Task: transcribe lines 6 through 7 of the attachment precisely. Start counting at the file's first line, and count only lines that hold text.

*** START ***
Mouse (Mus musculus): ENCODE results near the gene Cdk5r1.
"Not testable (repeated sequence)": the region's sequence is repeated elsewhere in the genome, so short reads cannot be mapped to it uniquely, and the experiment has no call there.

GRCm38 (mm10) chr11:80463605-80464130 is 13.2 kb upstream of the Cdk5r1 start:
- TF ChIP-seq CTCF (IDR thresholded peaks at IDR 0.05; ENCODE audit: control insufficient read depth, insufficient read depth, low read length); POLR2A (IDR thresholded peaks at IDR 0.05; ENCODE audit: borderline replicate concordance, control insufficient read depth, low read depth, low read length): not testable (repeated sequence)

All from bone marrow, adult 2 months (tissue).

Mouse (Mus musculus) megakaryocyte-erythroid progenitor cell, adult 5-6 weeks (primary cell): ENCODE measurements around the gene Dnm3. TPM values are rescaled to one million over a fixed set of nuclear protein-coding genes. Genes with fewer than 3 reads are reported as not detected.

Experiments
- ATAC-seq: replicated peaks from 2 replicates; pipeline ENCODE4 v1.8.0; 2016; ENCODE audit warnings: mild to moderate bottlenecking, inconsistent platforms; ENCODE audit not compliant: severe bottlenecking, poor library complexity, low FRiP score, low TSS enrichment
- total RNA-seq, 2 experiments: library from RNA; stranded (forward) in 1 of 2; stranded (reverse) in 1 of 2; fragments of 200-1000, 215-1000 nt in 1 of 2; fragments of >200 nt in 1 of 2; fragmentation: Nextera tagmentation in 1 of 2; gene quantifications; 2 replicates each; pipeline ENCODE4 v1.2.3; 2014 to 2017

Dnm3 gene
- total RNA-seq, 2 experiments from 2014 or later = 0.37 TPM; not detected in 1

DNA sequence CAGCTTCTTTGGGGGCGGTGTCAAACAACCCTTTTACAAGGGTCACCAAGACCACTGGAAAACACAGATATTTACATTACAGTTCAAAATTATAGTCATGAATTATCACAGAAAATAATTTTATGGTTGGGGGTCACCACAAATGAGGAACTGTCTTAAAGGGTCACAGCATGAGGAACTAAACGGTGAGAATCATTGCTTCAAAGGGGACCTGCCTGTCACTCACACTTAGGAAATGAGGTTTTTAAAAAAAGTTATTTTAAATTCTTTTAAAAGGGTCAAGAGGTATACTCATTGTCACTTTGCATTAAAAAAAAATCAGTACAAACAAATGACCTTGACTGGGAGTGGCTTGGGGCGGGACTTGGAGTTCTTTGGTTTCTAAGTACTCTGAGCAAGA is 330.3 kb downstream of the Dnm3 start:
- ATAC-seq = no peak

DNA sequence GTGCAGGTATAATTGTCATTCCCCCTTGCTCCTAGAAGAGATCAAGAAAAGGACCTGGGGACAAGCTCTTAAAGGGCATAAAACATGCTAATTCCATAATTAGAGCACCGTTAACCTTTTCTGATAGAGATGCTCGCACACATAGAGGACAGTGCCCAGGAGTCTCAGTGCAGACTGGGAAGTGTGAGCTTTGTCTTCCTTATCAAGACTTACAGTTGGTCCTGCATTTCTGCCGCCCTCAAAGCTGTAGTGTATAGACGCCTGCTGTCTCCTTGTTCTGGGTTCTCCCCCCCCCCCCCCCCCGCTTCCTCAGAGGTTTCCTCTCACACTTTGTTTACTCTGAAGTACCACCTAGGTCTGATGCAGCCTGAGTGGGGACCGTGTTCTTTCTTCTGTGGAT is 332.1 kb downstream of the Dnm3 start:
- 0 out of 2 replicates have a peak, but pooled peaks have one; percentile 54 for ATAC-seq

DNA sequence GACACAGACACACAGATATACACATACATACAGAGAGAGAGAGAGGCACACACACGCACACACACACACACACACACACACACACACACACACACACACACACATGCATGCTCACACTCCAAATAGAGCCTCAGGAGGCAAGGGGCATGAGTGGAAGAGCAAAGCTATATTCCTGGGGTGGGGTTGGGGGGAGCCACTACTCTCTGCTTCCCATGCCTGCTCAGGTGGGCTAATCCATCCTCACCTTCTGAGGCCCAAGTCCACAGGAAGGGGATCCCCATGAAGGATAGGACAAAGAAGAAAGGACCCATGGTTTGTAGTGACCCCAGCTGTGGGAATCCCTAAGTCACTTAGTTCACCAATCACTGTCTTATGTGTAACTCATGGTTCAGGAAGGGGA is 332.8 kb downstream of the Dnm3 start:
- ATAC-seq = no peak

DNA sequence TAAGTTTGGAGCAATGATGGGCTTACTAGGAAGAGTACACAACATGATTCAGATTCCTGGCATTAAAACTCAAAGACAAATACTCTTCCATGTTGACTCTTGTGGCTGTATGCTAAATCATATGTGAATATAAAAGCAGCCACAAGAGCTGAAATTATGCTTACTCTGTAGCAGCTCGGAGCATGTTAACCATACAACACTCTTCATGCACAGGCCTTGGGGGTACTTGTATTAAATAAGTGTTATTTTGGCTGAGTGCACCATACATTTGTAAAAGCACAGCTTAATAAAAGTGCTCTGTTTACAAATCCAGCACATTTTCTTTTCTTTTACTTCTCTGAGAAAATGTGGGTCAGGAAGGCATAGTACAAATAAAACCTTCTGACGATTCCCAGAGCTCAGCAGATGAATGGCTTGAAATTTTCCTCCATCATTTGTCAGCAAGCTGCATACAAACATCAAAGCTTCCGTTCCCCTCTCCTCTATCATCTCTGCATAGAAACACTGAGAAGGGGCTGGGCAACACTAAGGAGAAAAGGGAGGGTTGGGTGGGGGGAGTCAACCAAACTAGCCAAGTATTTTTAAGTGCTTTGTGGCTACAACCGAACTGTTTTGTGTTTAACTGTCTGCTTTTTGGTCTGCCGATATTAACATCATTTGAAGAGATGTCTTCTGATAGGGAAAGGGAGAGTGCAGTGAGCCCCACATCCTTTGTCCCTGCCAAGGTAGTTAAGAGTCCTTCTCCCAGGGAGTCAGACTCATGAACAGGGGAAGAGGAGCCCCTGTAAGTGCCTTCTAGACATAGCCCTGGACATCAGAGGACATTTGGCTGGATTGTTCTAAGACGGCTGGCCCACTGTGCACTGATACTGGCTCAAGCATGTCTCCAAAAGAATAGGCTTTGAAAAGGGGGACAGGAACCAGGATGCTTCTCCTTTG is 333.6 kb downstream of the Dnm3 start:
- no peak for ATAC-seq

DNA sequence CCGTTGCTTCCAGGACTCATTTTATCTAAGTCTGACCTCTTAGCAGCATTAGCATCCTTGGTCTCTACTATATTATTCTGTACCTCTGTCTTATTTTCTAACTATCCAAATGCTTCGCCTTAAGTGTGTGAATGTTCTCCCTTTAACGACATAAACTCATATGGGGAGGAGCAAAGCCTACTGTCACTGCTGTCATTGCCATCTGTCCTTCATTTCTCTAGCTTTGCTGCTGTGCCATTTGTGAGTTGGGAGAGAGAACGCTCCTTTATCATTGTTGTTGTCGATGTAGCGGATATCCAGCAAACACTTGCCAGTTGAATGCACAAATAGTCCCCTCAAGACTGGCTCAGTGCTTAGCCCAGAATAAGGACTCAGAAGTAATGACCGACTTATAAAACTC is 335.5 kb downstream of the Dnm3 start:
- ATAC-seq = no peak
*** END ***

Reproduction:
Mouse (Mus musculus) megakaryocyte-erythroid progenitor cell, adult 5-6 weeks (primary cell): ENCODE measurements around the gene Dnm3. TPM values are rescaled to one million over a fixed set of nuclear protein-coding genes. Genes with fewer than 3 reads are reported as not detected.

Experiments